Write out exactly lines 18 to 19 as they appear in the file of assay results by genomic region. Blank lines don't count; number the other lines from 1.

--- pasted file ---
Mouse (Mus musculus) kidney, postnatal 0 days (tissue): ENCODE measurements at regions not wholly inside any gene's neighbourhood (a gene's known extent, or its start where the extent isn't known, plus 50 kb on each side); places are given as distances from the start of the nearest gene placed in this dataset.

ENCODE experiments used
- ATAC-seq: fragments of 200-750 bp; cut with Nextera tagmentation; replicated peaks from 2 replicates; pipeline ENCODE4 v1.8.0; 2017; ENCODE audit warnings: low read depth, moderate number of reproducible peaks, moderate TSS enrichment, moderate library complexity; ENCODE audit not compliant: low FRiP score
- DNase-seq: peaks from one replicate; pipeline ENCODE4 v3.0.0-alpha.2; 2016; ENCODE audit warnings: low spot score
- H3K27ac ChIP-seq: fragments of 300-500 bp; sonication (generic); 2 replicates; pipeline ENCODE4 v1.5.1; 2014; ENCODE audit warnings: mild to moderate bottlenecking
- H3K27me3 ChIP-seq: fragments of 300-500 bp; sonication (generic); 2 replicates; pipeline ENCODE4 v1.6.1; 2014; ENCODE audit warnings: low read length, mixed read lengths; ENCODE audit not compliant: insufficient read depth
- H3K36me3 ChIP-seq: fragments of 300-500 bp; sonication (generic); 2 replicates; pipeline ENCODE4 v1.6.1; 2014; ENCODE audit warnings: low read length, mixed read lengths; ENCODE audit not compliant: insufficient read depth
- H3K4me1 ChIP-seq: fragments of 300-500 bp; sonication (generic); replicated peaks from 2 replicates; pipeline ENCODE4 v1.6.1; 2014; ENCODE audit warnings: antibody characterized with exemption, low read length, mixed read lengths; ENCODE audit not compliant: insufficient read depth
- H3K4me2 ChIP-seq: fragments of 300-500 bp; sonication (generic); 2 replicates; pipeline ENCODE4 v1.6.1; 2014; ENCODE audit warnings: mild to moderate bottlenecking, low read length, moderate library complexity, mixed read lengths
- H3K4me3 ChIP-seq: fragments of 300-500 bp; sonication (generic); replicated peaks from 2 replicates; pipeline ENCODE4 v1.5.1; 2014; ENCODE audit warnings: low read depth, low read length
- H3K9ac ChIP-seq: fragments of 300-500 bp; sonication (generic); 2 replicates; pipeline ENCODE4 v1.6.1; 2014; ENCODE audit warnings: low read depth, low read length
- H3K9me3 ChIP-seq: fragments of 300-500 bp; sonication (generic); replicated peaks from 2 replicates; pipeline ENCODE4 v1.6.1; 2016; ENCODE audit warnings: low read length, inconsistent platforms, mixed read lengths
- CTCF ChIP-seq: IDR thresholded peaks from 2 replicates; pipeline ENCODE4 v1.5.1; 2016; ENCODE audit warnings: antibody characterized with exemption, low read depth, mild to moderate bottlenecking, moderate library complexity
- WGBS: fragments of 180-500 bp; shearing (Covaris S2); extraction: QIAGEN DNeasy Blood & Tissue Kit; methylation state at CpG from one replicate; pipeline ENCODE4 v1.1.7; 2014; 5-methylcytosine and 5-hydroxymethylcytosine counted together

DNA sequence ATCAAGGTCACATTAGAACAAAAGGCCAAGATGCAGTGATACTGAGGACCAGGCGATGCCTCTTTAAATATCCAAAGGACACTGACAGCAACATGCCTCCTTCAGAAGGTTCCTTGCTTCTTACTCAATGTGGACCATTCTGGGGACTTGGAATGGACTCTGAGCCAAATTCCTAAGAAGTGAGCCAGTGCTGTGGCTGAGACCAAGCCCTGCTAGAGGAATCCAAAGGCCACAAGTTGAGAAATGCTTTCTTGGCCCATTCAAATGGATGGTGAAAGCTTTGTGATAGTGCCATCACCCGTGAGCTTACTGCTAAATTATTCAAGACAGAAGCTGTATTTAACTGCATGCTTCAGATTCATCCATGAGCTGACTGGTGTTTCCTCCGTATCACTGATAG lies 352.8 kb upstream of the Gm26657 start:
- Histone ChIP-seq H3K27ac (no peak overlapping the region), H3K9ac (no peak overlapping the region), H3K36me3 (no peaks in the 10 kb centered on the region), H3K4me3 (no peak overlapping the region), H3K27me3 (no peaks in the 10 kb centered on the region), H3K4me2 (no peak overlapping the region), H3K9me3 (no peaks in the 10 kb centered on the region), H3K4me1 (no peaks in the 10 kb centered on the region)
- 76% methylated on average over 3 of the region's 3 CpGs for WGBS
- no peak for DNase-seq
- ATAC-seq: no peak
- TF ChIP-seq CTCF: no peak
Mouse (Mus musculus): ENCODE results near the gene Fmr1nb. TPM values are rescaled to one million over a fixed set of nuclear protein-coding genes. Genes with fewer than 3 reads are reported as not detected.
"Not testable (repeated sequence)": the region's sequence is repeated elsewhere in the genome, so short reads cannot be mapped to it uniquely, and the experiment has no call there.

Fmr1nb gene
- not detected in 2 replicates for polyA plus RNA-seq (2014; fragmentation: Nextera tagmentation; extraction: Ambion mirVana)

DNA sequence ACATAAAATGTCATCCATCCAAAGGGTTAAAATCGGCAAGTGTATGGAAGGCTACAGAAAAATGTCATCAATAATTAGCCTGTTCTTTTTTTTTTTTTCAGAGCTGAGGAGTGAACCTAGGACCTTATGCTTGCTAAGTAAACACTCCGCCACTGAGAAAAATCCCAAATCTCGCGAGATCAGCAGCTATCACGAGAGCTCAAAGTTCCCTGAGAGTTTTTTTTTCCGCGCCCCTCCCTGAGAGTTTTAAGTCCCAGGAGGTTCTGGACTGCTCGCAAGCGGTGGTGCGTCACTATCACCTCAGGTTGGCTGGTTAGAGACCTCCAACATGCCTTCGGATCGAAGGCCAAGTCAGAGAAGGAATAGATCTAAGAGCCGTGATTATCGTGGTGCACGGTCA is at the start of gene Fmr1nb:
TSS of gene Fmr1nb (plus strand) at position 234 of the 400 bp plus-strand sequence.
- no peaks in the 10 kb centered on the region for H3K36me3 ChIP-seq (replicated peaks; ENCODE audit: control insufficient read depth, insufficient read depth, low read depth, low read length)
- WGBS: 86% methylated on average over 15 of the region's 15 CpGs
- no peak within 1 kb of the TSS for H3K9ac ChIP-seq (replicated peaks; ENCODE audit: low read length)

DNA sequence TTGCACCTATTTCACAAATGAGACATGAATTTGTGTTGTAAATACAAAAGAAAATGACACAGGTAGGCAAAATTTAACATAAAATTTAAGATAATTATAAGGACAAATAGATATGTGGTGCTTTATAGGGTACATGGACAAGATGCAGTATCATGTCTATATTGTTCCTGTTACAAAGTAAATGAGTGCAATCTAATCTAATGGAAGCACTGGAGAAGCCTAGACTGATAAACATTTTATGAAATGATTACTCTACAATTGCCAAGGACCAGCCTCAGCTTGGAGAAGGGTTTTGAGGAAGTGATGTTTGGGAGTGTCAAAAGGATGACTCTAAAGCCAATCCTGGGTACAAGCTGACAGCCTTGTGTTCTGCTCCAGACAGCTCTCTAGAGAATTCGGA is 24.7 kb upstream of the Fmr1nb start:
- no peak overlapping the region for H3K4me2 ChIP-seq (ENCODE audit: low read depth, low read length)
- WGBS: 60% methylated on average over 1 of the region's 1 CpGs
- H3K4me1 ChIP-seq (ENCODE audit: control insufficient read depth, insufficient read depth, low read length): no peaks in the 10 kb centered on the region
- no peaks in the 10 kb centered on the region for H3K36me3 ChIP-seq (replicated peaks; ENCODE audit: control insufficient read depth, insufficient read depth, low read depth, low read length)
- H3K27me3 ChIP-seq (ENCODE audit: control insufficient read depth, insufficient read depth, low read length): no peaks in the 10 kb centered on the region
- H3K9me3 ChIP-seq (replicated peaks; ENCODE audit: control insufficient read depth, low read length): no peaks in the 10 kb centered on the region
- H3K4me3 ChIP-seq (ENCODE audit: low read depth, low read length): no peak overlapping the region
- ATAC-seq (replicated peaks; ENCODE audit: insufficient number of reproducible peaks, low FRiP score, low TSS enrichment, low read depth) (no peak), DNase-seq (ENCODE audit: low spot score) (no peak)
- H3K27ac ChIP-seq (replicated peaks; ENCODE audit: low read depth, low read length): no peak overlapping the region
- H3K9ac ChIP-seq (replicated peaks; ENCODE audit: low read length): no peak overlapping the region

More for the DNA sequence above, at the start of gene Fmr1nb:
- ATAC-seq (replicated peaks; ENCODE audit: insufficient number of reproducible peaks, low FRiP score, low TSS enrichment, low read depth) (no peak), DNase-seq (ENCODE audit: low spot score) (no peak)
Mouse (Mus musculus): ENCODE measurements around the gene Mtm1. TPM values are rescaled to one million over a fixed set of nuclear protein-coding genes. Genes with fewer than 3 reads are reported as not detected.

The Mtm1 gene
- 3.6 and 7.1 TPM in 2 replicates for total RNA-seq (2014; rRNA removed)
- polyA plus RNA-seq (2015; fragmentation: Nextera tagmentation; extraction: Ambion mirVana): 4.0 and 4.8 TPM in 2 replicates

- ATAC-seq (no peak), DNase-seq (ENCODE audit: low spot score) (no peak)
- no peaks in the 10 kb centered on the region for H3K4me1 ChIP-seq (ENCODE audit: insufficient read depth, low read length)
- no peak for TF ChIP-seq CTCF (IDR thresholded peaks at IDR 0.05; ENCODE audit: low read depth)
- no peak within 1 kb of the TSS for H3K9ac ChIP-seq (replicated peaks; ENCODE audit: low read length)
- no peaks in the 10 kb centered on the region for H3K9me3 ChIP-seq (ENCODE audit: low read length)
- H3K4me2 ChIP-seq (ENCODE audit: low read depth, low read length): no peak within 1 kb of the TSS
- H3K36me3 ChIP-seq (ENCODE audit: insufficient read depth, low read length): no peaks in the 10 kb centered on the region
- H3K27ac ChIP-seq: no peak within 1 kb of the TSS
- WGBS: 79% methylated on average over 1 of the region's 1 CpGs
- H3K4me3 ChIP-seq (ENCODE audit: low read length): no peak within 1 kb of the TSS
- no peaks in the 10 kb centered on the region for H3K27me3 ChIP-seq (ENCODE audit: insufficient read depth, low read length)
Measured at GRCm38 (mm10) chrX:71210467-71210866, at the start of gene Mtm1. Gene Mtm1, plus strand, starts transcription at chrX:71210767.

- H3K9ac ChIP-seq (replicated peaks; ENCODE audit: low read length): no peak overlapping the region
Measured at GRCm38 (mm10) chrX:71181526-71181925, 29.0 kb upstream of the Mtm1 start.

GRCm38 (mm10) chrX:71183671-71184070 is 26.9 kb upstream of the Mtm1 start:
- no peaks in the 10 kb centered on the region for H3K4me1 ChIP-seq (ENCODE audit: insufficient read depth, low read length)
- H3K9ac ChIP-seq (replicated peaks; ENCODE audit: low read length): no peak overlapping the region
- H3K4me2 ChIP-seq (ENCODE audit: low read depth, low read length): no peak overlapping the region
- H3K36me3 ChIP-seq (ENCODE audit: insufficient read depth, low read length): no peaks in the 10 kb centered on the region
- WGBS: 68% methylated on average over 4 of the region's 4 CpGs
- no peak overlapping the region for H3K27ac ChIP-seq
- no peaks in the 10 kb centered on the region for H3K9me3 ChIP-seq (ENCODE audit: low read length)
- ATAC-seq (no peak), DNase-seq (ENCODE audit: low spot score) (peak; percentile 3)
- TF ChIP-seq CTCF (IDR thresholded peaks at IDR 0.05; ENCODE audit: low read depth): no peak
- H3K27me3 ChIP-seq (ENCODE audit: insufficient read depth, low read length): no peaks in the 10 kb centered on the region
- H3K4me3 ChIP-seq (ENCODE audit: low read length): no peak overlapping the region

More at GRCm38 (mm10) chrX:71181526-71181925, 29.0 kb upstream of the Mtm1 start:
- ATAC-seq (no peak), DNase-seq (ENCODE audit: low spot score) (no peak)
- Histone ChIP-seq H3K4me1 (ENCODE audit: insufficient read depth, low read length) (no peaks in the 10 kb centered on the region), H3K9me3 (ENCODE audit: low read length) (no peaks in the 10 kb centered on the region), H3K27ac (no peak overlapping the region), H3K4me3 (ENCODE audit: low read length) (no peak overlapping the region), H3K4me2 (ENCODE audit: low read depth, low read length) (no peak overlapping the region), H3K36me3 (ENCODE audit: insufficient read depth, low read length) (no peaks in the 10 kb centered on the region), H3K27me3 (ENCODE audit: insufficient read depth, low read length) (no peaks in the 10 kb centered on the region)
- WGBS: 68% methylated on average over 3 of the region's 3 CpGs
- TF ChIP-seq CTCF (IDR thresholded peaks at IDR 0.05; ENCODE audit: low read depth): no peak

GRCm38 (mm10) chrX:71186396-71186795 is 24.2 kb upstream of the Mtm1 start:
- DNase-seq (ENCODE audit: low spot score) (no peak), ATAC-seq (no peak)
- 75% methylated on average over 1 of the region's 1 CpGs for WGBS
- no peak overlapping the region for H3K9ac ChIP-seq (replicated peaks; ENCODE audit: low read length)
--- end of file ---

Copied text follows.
- no peak for DNase-seq
- ATAC-seq: no peak